How is Lyme treated?
Case numbers of infection with B. burgdorferi and other tick-borne pathogens are increasing nationwide, and researchers are discovering new, previously unknown species that cause Lyme disease. When Lyme disease is accurately diagnosed and properly treated during the early stage of disease, patients often recover completely.
Misdiagnosis, delayed diagnosis, and/or inadequate treatment can result in disseminated infection that can have a significant and long-term impact on a person’s daily functioning, cognitive abilities, mood, and overall health. Co-infections often result in more serious and complex illness. Timely, accurate, diagnosis and treatment is therefore critical for the best outcome in patients!
Physicians in Colorado and nationwide have different approaches to treating Lyme disease
It can be challenging to find treatment in Colorado for Lyme and tick-borne diseases. Some physicians believe Lyme can not be contracted within Colorado. Others believe Lyme disease is always cured by a short course of antibiotics. Many are wary of the controversies surrounding Lyme disease treatment. Many Coloradans affected by Lyme and tick-borne diseases have difficulty finding a medical professional trained to diagnosis or treat disseminated or late stage Lyme disease and co-infections, and not all Coloradans are receiving accurate nor timely diagnosis.
There are medical care providers experienced in treating and supporting patients with the complexities of Lyme and tick-borne diseases, though many patients may have to travel hours or even out of state to access these providers. A LLMD is a Lyme Literate Medical Doctor, a doctor trained in diagnosis and treatment of Lyme and other tick-borne infections. Many LLMDs utilize treatment guidelines designed by the International Lyme and Associated Diseases Society (ILADS) and/or alternative treatments and protocols. These practitioners disagree with the IDSA and CDC about the treatment of Lyme disease. Since there is no official certification to become an LLMD, Coloradans should know that any practitioner may refer to themselves a LLMD. Doctors may have differing approaches to treatment. A doctor trained through ILADS or other CME programs may gain experience and skills necessary to better diagnose and treat patients with Lyme or other TBDs. ILADS, Lyme Disease Association, Inc., and Lymdisease.org provide Doctor referral programs to assist patients to locate an LLMD. Colorado needs more physicians trained in the diagnosis and treatment of Lyme & other tick-borne diseases.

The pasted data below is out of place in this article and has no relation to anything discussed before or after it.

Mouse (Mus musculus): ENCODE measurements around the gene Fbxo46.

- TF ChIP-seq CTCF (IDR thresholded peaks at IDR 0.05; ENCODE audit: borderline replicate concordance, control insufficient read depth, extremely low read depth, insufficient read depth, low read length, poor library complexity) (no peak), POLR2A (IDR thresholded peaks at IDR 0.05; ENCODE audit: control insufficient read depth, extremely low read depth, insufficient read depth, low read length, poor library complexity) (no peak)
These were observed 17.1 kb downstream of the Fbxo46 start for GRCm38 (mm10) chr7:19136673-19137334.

Antibiotics are used to treat Lyme disease
The specific type of antibiotic varies for each patient, and by the stage and severity of the infection and presence of any co-infections. Antibiotic treatment may also differ for young children and pregnant women. Patients with severe presentations, certain neurological or cardiac forms of illness, or ongoing symptoms may require intramuscular or intravenous treatment. The presence of a co-infection may require a more complex treatment plan. Recent studies are finding that antibiotic drug combinations are proving more effective at eradicating persister cells responsible for ongoing illness in some patients in vitro, but controlled studies in humans have not yet been conducted.
The protocol of single dose doxycycline was reinforced by an article in the Journal of Emergency Medicine, recommending it as a prophylactic for people bitten by a black-legged tick in areas where the rate of ticks infected with Lyme bacteria is greater than 20%. However, several problems exist that suggest this single dose of doxycycline may not serve as an effective prophylactic for Lyme disease.
In addition to antibiotics
Many health care providers may recommend alternative, natural, holistic or homeopathic approaches to treatment or for supportive care. These treatments can strengthen the immune system and assist in the body’s ability to heal. Dietary changes, nutritional support as well as Chinese herbs and acupuncture may also aid your body in healing. There are many protocols involving natural antimicrobial and other supportive herbs developed by practicing physicians tailored to meet the needs of the individual patient, their unique symptoms and response to treatment.
Breakthroughs in treatment research
Lyme disease continues to be the most prevalent tick-borne disease in the United States and one of the most difficult to treat for a growing number of patients. Researchers across the country are focusing on new treatments for effective eradication of the demonstrated persistent Lyme bacteria, but funding is scarce.
Dr. Richard Horowitz, LLMD has conducted several clinical studies using combinations of antibiotics with his patients with chronic Lyme disease. Recent publications:
- Effect of dapsone alone and in combination with intracellular antibiotics against the biofilm form of B. burgdorferi
- The Use of Dapsone as a Novel “Persister” Drug in the Treatment of Chronic Lyme Disease/Post Treatment Lyme Disease Syndrome.
- He has also authored book as a resource for patients and providers: “How Can I Get Better? An Action Plan for Treating Resistant Lyme & Chronic Disease,”
Dr. Kenneth Liegner, LLMD has recently published on the use of Disulfiram in the treatment of Lyme disease and Babesiosis:
- Disulfiram (Tetraethylthiuram Disulfide) in the Treatment of Lyme Disease and Babesiosis: Report of Experience in Three Cases.
Dr. Kenneth Liegner Interview with Disulfiram for Lyme Support Group can be watched here.